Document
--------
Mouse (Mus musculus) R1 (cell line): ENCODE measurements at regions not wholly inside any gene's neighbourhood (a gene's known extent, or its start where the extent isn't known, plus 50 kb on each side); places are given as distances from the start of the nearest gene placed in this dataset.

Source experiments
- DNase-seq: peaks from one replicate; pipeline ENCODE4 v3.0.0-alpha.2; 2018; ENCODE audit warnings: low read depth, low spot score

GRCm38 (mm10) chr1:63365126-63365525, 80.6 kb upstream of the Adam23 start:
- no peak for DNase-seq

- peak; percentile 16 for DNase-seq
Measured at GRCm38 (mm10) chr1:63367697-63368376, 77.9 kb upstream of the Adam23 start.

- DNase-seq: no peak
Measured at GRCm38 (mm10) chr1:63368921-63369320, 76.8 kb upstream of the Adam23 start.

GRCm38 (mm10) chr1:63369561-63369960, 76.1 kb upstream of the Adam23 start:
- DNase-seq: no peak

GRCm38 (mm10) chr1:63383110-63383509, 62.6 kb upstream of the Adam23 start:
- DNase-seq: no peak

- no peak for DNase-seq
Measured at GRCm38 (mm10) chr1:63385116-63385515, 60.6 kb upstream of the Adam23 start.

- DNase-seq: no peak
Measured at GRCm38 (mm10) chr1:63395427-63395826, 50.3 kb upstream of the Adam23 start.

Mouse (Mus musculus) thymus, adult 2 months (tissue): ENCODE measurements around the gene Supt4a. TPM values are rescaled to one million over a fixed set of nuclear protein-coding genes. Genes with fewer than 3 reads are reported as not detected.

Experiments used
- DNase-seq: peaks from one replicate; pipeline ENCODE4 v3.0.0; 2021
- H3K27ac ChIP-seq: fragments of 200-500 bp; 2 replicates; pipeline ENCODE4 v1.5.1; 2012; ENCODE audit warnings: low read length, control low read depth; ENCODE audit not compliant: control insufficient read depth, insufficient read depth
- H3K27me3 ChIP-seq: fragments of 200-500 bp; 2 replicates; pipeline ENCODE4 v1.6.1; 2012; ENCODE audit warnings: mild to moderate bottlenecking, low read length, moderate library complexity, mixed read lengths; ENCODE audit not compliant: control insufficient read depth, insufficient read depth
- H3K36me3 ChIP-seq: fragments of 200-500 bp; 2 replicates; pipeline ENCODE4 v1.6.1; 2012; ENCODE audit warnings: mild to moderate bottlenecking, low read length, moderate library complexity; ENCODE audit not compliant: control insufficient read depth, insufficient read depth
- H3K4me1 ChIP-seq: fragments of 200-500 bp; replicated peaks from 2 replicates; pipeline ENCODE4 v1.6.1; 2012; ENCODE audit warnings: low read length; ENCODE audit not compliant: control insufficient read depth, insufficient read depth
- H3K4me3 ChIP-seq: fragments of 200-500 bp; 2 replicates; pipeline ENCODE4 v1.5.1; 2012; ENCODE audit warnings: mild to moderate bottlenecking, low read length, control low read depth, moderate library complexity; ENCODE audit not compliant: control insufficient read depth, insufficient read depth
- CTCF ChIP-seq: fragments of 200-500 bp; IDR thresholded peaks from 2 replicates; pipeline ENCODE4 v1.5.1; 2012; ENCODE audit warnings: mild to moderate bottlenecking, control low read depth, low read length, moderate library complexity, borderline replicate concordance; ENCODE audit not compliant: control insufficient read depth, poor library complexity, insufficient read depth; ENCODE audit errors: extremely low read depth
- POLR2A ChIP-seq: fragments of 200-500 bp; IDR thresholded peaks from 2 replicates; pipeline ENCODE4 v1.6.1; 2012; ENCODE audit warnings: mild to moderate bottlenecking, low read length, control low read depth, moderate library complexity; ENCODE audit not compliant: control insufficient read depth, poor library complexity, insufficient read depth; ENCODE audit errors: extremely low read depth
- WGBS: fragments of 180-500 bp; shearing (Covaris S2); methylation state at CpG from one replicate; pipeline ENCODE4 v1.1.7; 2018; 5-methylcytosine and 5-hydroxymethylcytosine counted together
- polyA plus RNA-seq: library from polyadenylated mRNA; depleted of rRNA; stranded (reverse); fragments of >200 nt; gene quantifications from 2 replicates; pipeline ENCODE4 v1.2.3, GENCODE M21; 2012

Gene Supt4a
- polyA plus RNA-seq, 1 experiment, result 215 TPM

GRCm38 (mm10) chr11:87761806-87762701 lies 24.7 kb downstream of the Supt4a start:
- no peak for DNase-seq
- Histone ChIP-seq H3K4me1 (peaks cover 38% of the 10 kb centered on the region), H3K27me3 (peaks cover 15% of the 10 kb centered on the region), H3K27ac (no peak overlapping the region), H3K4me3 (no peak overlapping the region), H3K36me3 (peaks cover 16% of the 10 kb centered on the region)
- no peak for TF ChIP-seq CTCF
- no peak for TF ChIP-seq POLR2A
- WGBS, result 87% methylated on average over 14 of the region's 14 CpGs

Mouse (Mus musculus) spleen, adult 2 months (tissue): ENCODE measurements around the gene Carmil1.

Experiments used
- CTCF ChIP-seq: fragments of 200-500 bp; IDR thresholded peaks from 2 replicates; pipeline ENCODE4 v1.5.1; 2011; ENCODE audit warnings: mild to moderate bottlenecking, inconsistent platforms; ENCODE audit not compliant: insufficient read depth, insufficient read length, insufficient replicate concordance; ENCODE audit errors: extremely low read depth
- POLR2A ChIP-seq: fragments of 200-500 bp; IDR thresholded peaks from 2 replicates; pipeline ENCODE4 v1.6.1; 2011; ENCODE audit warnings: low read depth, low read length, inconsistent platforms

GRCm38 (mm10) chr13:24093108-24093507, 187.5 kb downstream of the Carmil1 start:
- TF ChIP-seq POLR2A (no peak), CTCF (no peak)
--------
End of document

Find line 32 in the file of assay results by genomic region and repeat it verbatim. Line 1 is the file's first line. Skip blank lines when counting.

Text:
GRCm38 (mm10) chr11:87761806-87762701 lies 24.7 kb downstream of the Supt4a start: